For those who might be interested in sending me suggestions, here’s what on the list so far (not in order of intended reading):

Ash by Malinda Lo (also, probably Huntress, a prequel to Ash)

The Star-Touched Queen by Roshani Chokshi

Afterworlds by Scott Westerfeld

Into White by Randi Pink

Last Will and Testament by Dahlia Adler

Not Otherwise Specified by Hanna Moskowitz

Run by Kody Keplinger

If I Was Your Girl by Meredith Russo

Shadowshaper by Daniel José Older

Yaqui Delgado Wants to Kick Your Ass by Meg Medina

Of Fire and Stars by Audrey Coulthurst

Inside Out & Back Again by Thanhha Lai

On the Edge of Gone by Corinne Duyvis

Black Iris by Leah Raeder

The Drowning Girl by Caitlin R. Kiernan

Not Your Sidekick by C.B. Lee

The Iron Phoenix by Rebecca hArwell

Seven Years at High Tide by C.B. Lee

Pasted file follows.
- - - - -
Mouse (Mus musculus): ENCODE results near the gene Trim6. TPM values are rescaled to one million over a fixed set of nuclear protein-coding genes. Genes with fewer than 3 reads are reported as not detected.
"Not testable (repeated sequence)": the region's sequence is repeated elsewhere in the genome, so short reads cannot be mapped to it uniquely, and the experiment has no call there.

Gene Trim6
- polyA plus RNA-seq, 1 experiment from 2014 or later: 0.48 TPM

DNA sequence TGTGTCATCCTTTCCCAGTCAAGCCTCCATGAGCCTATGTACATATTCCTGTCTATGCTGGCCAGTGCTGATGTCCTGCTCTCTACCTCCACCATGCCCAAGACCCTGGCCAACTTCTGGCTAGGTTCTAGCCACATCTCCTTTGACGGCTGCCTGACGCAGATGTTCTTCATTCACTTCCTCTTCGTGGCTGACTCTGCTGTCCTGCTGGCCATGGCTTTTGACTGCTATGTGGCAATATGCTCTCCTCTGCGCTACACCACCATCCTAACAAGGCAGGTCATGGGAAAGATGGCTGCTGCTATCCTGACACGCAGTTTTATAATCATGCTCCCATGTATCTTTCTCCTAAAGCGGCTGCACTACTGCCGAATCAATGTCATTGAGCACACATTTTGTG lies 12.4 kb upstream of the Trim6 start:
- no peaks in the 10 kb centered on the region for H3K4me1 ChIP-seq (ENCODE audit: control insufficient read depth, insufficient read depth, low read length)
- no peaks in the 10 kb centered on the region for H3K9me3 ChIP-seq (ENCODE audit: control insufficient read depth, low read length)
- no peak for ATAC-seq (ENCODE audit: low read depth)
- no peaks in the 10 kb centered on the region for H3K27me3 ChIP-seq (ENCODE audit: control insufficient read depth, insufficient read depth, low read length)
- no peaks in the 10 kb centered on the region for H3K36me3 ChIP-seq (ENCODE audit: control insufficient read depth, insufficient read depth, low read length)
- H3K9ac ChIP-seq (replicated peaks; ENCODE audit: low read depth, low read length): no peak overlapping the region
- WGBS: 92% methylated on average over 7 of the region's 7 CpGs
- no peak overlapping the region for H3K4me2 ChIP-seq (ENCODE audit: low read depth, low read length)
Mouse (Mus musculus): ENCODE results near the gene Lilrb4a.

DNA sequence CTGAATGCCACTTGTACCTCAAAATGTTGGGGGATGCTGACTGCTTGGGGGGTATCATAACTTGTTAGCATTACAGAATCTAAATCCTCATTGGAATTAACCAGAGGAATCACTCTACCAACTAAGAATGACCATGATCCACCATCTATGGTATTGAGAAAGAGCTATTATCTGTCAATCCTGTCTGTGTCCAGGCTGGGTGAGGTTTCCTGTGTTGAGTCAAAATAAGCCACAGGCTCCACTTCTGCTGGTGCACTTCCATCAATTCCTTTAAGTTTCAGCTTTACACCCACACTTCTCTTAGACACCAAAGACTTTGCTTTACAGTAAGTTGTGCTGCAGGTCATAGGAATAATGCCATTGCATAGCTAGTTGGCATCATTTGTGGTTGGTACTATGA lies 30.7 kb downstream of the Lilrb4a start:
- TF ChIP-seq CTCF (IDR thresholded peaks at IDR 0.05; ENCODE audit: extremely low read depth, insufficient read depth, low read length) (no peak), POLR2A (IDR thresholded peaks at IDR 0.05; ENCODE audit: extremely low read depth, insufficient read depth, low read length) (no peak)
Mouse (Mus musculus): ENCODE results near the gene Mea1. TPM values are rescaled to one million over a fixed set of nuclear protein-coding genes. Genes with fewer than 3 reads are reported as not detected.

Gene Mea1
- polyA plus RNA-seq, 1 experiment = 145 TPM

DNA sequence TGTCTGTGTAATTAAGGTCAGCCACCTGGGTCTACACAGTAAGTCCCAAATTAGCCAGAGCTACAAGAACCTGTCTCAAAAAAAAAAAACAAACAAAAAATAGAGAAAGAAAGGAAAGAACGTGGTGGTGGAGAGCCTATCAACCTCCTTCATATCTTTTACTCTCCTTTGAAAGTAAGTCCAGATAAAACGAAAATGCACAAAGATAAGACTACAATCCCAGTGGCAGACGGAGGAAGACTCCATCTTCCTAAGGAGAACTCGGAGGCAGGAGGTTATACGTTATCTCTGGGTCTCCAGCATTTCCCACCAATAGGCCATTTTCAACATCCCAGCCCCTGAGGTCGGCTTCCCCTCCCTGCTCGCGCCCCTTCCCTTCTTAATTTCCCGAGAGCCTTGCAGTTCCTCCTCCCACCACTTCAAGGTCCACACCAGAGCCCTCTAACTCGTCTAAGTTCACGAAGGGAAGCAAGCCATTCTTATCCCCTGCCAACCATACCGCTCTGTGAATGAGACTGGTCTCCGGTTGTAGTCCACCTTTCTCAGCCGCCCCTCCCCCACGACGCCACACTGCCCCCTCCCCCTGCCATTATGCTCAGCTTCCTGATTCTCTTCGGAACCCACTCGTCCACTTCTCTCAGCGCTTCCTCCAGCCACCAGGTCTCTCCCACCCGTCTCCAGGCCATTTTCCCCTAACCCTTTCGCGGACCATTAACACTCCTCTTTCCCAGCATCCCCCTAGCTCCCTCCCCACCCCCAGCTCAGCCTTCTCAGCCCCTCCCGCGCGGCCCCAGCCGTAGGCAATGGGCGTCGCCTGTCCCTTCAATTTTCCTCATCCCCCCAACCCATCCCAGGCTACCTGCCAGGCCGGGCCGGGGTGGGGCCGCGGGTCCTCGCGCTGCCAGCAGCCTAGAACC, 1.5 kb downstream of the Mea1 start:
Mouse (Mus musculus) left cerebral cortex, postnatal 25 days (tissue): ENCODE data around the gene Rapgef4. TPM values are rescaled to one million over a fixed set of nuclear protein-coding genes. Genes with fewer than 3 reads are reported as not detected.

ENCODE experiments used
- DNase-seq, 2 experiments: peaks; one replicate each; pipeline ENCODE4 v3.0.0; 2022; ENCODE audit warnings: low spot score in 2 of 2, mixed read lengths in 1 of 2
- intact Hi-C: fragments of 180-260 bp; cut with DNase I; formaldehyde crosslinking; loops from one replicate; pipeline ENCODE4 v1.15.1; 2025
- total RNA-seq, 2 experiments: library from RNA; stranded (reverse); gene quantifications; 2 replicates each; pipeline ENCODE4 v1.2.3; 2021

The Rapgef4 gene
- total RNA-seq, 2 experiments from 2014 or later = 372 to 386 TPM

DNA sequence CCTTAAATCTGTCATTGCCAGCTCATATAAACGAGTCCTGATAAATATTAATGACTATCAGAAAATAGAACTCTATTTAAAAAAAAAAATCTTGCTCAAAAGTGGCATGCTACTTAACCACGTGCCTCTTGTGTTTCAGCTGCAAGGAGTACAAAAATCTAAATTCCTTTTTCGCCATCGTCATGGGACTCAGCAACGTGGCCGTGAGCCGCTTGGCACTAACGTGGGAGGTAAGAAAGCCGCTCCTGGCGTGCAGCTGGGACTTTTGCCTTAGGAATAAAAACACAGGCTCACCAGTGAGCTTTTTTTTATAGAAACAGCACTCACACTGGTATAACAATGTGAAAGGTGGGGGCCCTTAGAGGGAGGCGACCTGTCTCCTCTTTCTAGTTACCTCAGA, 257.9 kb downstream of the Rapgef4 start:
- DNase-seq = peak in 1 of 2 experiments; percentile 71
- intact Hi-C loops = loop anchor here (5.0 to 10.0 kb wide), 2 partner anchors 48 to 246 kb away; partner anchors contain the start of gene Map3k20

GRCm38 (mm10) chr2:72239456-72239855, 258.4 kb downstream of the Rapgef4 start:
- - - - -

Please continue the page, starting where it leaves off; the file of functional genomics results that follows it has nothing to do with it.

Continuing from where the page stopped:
The Girl From Everywhere by Heidi Heilig

More Happy Than Not by Adam Silvera

And I KNOW I have forgotten several that I have favorited and stored elsewhere and seen on Twitter so EXPECT THIS LIST TO GROW.

Author: V. Kane

I write YA fantasy, blog about it, and then take my dog out for therapy. My current manuscript is ANATHEMA, a story of two sisters caught up in a war between the gods. Find me on Twitter at @ValkyrieWriting or Instagram at books_and_dogs

7 thoughts

  1. This looks great! I haven’t heard of most of these books, I probably should be making more of an effort to read diverse authors, and I (like you) love speculative YA. I’ll definitely be following along, whether or not I pick up a copy of the books you’re working on. 🙂

    Liked by 1 person

  2. I am so excited I came across this. I noticed the same thing in my reading life that you did–preponderance of “mainstream” voices and characters, and I’m making a point to read at least 50% authors of color in the month of May. I’m a middle school reading teacher, and I read 15-30 books/month, depending on what’s going on and how many graphic novels I slip in there. I’d be happy to send you a list of possible titles if you’d like. I haven’t heard of the June book, so I’m delighted to start with something new. I’d gotten the gist of #ownvoices but hadn’t actually researched it.

    Liked by 1 person